College pays tribute to David Bolland MBE OBE (1919-2012)
Announcement – Death of David Bolland, MBE, OBE (1919-2012)
We sadly announce the death of David Bolland on 25th May 2012. Rose Bruford College is privileged to hold his remarkable Film and Video Collection, which he most generously donated in 2002. This unique archive is especially devoted to Kathakali, the classical dance drama of Kerala, South India.
The Collection includes material dating from the 1950s and performances by great artists of the second half of the twentieth century of whom no other record exists. The Collection reflects the changing conditions of performance over the last half-century in a variety of locations – from early silent filming of out-door performances lit only by a single traditional oil lamp to video of large-scale tours on the stages of European theatres. All recordings were made at his own expense and as a labour of love for the art of Kathakali. It was his express wish that the collection should not be used for commercial gain, but should be given to the College to be available to artists, students, researchers for personal study.
Born in 1919 in Cairo, David Bolland won a scholarship to King’s School, Worcester. At school he was already filming amateur documentaries on such events as the Royal Jubilee of 1935 and the Coronation of George VI in 1937. On leaving he joined the London office of Peirce Leslie & Co. Ltd., a British firm (founded in South India in 1862) that managed tea, coffee and rubber estates as well as shipping and insurance. But war intervened, and, until he was demobilised in 1946, he served as an officer in the 1944 Normandy invasion, and was mentioned in despatches and awarded an MBE (Military).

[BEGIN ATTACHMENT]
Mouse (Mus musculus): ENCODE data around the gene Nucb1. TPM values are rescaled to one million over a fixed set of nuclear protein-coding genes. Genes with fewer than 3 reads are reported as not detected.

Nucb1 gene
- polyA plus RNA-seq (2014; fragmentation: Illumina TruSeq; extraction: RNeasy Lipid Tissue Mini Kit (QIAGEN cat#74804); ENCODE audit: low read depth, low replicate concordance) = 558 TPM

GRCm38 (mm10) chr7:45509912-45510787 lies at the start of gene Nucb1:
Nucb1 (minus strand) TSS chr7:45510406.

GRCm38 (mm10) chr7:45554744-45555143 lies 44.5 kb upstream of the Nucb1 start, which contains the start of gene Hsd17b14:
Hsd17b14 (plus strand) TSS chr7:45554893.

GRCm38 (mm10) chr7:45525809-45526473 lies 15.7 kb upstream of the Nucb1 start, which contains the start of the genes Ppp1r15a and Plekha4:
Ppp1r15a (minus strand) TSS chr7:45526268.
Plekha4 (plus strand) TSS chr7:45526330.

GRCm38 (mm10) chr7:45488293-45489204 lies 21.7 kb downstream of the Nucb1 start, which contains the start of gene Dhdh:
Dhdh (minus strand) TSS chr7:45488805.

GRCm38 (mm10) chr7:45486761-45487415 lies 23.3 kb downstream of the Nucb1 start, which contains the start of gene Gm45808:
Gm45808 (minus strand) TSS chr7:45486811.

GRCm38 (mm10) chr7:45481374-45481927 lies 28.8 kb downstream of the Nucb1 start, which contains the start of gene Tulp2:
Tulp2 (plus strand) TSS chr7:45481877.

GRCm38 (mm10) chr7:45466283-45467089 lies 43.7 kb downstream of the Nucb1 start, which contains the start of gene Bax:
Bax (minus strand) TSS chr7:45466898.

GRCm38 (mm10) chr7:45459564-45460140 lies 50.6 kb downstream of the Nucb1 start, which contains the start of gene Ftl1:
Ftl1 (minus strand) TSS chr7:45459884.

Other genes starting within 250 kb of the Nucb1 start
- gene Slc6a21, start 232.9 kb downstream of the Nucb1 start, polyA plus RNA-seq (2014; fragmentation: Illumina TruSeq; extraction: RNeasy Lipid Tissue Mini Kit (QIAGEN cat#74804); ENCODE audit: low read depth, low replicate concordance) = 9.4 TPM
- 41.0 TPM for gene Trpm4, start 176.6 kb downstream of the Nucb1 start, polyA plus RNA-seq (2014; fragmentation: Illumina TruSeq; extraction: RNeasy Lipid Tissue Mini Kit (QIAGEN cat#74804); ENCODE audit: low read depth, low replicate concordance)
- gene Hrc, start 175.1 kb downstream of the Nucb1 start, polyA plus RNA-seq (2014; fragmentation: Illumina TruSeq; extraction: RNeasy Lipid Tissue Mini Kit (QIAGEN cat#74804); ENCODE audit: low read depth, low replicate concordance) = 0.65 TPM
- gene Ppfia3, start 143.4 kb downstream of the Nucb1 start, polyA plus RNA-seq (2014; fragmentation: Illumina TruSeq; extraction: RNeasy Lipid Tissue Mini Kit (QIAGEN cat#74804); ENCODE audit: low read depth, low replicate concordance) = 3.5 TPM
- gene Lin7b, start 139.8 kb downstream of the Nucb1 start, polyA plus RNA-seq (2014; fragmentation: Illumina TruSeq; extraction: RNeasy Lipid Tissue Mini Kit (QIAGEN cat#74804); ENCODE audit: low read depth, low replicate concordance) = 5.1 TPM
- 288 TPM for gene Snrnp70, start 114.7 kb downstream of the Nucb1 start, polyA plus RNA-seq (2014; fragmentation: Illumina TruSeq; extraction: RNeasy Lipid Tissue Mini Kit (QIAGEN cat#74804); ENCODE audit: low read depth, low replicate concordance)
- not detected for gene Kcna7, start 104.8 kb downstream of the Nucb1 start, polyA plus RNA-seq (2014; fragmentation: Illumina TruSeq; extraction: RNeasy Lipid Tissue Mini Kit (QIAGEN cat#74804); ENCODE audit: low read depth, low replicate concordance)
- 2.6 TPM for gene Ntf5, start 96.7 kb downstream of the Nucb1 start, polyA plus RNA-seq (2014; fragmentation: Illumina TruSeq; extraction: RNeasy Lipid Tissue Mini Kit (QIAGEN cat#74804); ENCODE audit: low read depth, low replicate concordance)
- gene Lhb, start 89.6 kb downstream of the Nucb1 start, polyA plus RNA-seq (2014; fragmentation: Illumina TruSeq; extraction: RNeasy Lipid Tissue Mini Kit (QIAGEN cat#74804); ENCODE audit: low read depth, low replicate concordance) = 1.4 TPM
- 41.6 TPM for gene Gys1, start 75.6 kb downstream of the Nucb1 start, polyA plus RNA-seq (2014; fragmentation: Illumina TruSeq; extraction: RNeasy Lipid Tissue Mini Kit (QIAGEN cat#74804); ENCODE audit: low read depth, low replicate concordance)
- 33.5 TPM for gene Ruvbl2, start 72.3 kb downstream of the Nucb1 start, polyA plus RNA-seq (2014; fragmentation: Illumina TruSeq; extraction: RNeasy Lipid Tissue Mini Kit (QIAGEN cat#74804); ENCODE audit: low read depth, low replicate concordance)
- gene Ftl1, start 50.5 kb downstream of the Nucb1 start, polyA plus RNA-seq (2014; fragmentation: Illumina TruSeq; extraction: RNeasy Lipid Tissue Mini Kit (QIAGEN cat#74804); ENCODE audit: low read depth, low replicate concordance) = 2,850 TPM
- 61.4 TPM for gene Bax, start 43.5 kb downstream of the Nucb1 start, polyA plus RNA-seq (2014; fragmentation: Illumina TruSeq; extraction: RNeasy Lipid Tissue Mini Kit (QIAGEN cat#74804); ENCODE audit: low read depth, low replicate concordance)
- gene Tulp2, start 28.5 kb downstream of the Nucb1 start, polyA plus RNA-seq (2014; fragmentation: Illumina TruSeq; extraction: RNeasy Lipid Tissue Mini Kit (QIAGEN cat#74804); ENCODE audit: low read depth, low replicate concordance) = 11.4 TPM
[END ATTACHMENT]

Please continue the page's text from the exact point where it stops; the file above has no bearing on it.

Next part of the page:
In 1946, he sailed to India to take up his post with Peirce Leslie & Co. in India in 1950. He saw his first Kathakali play in 1954, with the great Kunju Kurup in the leading role. From then until 1971, when he retired, he saw 146 performances in various parts of Kerala, keeping detailed notes on each and filming many. With the distinguished scholar K.P.S.Menon as mentor and guru, this material formed the basis of his subsequent book on Kathakali. Many of the artists whom he filmed and who became his friends were associated with the main training academy, the Kerala Kalamandalam, and in 1973 he set up an annual prize for its leading graduate.
In 1967 he oversaw the transformation of Peirce Leslie into an Indian public company, becoming its Managing Director in 1968. At the same time he was appointed Unofficial Correspondent to the Deputy UK High Commissioner in Madras – equivalent to British Consul in South India and responsible for all consular activities. On retiring from India in 1971, was awarded an OBE (Civil) for his services to the High Commission and the British Community.
Settling in Somerset with his wife, Peggy (who died in 2003), he built an editing studio at their home to work on his collection. He first made the 40-minute Masque of Malabar, and followed this with the shorter Malabar Masque which won 26 awards at international amateur film festivals including the festival at Cannes. In 1980 he published A Guide to Kathakali, now in its third edition and recognised as the best English-language introduction to this form of theatre.